Unleashes Mozilla 1.0

In what has been described as “a huge milestone for the free software community,”
Wednesday launched Mozilla 1.0, the first major-version public release of the source code which powers the Netscape 7.0 browser. was created by the former Netscape Communications Corp. (now an AOL Time Warner subsidiary) in 1998 to coordinate the
Mozilla community’s open source development of the Netscape source code.

“The Mozilla project has quietly become a key building block in the open source infrastructure,” said Tim O’Reilly, founder and
chief executive officer of O’Reilly & Associates Inc. “In addition to the open source Mozilla browser and the Netscape 7.0 browser,
the Mozilla toolkit has been used to create additional browsers for platforms such as Linux and Mac OS X, instant messaging clients
such as Chatzilla and the cross-platform Jabber client, and software development tools such as ActiveState’s Komodo IDE.”

Mozilla 1.0 consists of a full-fledged browser suite based on the latest Internet standards, and a cross-platform toolkit for
developing Internet-based applications. The cross-platform suite was built on the Gecko layout engine and integrates a core set of
applications, including a Web browser, e-mail reader and chat client.

“ is excited about releasing the Mozilla 1.0 code and development tools to the open source community, and providing
developers with the resources they need to freely create and view the presentation of their content and data on the Web,” said
Mitchell Baker,’s ‘chief lizard wrangler.’ “As the browser has become the main interface between users and the Web over
the past several years, the goal of the Mozilla project is to innovate and enable the creation of standards-compliant technology to
keep content on the Web open.”

The Mozilla 1.0 suite features full support for HTML 4.0, XML 1.0, Resource Description Framework (RDF), Cascading Style Sheets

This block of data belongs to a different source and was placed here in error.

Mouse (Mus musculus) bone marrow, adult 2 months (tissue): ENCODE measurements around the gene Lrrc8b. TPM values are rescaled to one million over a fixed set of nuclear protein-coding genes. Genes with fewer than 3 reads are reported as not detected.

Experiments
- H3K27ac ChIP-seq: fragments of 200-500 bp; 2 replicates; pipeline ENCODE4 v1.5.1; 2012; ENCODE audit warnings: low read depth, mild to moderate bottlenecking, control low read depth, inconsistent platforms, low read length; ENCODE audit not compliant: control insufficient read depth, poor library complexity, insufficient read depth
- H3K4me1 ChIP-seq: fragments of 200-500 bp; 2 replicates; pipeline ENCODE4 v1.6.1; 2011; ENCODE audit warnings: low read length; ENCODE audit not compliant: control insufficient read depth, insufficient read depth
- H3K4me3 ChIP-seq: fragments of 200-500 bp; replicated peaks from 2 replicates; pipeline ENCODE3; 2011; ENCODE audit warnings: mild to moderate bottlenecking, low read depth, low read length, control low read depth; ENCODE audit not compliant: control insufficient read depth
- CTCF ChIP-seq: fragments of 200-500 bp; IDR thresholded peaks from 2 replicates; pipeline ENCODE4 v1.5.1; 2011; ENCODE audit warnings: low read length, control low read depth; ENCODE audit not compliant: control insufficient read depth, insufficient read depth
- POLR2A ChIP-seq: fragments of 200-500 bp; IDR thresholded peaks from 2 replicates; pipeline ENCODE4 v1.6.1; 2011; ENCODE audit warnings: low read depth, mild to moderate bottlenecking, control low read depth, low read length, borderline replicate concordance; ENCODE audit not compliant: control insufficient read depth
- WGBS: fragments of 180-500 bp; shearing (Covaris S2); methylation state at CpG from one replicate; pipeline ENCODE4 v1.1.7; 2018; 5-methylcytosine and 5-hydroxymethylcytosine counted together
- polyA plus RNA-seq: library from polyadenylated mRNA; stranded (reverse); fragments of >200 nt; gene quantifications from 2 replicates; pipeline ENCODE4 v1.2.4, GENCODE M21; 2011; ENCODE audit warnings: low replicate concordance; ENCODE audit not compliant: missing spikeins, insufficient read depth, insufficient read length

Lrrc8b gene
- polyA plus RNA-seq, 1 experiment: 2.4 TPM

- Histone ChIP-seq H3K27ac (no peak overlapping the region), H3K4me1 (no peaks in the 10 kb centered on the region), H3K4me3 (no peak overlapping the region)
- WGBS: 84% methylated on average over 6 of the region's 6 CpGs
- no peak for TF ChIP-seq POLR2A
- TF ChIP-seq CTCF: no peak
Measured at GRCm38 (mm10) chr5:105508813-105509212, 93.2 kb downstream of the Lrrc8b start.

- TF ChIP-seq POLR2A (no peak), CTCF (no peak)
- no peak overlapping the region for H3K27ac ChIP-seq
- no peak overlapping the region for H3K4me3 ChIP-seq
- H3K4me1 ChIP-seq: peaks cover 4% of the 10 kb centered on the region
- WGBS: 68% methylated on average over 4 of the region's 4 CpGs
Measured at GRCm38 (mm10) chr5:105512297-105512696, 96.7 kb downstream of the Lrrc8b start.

level 1 (CSS1), the W3C Document Object Model Level 2 (DOM2), and XHTML. It’s standards support also includes XML data exchange and
manipulation of XML documents with SOAP 1.1, XSLT, XPath 1.0, and FIXptr, as well as support for display of mathematical equations
using MathML. It also supports data transport protocols (including HTTP, FTP and SSL/TLS), multilingual character data (Unicode),
graphics (GIF, JPEG, PNG and MNG), and JavaScript 1.5.

The toolkit also includes Mozilla’s XML-based user-interface development technology (XUL), networking libraries, ECMAScript
implementation and security and encryption libraries.

Additionally, said the suite has been designed for easy localization into languages other than English. The first
localized versions of Mozilla 1.0 will be Asturian, Chinese, Dutch, Greek, Estonian, Galician, German, Georgian, Greek, Hungarian,
Italian, Japanese, Malay, Polish, Slovak, Sorbian and Ukranian.

While the Mozilla 1.0 components are all open source and free of charge, has especially aimed Wednesday’s release at
developers, noting that the release “expands the range of developers who can write complex applications since Mozilla’s architecture
enables the creation of such complex applications by building upon the same technologies that are used to create Web content.”

Mozilla 1.0 is available for free download at’s Web site.

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